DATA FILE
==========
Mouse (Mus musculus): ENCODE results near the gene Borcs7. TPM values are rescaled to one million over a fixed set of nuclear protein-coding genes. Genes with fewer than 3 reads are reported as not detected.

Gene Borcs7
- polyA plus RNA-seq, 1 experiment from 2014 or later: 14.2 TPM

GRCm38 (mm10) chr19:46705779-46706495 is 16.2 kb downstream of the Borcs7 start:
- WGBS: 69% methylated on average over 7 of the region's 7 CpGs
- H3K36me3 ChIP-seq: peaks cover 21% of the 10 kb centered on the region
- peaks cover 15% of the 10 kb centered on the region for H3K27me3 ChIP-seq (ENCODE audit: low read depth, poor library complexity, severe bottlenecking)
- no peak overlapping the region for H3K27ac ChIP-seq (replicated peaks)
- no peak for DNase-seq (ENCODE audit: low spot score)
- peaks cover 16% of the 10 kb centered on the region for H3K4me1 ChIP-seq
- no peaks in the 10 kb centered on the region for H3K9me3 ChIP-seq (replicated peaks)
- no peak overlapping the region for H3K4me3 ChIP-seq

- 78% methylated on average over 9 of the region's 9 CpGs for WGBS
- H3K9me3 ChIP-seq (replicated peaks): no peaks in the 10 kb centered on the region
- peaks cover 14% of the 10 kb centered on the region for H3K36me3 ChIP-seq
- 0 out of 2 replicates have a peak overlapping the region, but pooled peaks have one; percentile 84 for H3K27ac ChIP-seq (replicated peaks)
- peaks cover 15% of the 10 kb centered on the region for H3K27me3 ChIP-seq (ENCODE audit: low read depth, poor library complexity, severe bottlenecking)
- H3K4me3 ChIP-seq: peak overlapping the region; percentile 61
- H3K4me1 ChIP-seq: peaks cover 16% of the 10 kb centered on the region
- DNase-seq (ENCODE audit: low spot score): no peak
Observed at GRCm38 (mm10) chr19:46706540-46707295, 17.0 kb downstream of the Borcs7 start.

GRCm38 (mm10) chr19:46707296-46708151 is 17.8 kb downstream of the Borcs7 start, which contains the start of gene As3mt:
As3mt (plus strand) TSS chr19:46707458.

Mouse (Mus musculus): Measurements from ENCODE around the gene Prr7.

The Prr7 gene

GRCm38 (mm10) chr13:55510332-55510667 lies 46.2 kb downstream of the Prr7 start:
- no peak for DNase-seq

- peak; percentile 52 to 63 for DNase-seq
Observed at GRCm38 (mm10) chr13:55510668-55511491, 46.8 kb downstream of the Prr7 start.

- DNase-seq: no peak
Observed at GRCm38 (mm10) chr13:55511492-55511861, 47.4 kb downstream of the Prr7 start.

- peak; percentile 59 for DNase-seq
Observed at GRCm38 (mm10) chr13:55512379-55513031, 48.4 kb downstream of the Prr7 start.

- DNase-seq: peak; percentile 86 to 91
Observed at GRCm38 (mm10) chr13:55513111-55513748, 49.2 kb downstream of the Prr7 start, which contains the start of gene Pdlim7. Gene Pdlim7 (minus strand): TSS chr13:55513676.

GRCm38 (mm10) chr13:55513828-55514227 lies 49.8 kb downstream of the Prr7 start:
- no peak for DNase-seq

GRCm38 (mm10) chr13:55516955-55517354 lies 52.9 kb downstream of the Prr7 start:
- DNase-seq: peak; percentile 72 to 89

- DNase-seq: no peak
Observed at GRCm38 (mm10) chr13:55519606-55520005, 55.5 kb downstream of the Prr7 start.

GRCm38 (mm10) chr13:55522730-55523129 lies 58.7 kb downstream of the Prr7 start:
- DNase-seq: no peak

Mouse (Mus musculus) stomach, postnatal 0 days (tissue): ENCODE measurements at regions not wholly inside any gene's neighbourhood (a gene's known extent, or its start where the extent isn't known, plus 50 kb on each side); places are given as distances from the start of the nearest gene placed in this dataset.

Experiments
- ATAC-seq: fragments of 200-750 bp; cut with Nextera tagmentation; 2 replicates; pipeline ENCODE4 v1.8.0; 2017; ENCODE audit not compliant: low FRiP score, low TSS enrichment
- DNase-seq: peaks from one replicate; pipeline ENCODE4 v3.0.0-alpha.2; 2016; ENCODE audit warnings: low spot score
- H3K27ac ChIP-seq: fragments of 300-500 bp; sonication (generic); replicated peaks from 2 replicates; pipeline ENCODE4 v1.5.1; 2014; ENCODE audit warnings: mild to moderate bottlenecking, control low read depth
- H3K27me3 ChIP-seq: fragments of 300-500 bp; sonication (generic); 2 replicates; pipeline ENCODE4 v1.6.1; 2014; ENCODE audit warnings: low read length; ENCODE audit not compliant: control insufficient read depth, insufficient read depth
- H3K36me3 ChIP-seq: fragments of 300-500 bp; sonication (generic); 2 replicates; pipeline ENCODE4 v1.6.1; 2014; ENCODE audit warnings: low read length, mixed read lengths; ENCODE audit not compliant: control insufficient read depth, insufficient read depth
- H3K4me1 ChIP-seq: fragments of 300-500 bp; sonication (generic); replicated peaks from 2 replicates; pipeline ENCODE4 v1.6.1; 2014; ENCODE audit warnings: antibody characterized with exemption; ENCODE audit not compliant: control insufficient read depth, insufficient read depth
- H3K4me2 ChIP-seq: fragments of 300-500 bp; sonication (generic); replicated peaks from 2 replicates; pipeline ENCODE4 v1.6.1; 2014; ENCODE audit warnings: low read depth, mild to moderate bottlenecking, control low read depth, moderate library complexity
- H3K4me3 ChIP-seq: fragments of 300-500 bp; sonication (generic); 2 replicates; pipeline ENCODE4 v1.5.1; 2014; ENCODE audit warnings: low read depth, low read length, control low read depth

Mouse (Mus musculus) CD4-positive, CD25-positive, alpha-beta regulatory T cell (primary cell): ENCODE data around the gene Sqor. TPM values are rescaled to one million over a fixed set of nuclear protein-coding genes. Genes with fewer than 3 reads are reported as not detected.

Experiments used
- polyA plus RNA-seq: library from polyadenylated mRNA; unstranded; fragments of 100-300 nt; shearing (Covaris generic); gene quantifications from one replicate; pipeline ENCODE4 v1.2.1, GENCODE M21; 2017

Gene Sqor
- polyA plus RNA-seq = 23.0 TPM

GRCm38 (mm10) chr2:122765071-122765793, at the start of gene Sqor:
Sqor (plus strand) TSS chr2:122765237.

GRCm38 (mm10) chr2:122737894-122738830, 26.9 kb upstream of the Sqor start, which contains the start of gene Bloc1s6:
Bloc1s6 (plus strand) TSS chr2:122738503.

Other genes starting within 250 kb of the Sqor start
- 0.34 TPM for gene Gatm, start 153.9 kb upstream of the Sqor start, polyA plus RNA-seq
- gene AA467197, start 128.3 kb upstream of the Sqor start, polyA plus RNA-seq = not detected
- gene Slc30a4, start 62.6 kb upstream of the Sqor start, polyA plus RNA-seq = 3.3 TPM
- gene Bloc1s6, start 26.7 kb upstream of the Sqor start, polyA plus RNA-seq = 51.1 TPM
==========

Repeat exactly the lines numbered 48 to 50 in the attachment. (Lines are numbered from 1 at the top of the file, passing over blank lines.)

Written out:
- H3K27ac ChIP-seq: fragments of 300-500 bp; sonication (generic); replicated peaks from 2 replicates; pipeline ENCODE4 v1.5.1; 2014; ENCODE audit warnings: mild to moderate bottlenecking, control low read depth
- H3K27me3 ChIP-seq: fragments of 300-500 bp; sonication (generic); 2 replicates; pipeline ENCODE4 v1.6.1; 2014; ENCODE audit warnings: low read length; ENCODE audit not compliant: control insufficient read depth, insufficient read depth
- H3K36me3 ChIP-seq: fragments of 300-500 bp; sonication (generic); 2 replicates; pipeline ENCODE4 v1.6.1; 2014; ENCODE audit warnings: low read length, mixed read lengths; ENCODE audit not compliant: control insufficient read depth, insufficient read depth